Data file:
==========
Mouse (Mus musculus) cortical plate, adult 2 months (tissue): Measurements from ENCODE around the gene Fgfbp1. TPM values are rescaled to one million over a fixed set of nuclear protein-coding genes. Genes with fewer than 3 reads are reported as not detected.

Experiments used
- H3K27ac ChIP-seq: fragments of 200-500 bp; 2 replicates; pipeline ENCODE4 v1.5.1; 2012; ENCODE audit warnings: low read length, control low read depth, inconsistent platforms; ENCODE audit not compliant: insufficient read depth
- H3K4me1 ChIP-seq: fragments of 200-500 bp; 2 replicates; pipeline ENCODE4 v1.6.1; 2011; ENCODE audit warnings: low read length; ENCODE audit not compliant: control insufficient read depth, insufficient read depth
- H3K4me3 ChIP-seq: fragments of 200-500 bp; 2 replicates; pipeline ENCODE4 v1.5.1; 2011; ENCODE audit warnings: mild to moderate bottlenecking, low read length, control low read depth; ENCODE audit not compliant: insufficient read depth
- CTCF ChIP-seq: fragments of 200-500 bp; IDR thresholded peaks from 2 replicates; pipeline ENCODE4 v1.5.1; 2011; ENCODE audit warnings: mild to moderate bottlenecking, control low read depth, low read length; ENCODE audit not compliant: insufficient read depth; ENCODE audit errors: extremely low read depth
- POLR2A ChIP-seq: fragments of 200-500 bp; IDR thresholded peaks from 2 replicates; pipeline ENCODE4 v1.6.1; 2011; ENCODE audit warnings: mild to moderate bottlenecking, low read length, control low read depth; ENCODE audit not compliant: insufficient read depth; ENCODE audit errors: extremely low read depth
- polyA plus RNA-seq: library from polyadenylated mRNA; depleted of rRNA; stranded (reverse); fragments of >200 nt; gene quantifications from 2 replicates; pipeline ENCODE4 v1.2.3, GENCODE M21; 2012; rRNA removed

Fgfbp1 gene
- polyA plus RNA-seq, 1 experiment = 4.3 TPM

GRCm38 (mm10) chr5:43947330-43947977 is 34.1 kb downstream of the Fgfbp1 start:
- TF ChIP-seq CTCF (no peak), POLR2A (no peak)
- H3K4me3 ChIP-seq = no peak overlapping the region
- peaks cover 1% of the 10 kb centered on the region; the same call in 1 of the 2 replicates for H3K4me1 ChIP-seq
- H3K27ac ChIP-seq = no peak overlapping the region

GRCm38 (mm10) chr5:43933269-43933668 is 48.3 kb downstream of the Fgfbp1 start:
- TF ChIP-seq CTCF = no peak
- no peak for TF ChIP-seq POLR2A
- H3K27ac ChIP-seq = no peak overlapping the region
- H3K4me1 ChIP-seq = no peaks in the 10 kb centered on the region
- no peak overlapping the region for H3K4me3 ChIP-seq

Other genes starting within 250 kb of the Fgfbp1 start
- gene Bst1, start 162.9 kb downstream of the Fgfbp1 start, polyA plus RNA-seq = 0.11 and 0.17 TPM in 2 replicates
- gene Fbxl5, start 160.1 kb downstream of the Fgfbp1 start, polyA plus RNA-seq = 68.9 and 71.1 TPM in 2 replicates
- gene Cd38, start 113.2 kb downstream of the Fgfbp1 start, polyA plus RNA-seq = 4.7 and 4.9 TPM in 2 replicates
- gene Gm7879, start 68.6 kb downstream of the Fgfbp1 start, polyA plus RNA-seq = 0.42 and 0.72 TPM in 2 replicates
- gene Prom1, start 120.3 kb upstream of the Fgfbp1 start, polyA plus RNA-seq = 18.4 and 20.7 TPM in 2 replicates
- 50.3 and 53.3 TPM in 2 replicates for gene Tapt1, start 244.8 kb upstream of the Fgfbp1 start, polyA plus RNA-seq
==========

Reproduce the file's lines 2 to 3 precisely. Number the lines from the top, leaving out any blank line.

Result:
Experiments used
- H3K27ac ChIP-seq: fragments of 200-500 bp; 2 replicates; pipeline ENCODE4 v1.5.1; 2012; ENCODE audit warnings: low read length, control low read depth, inconsistent platforms; ENCODE audit not compliant: insufficient read depth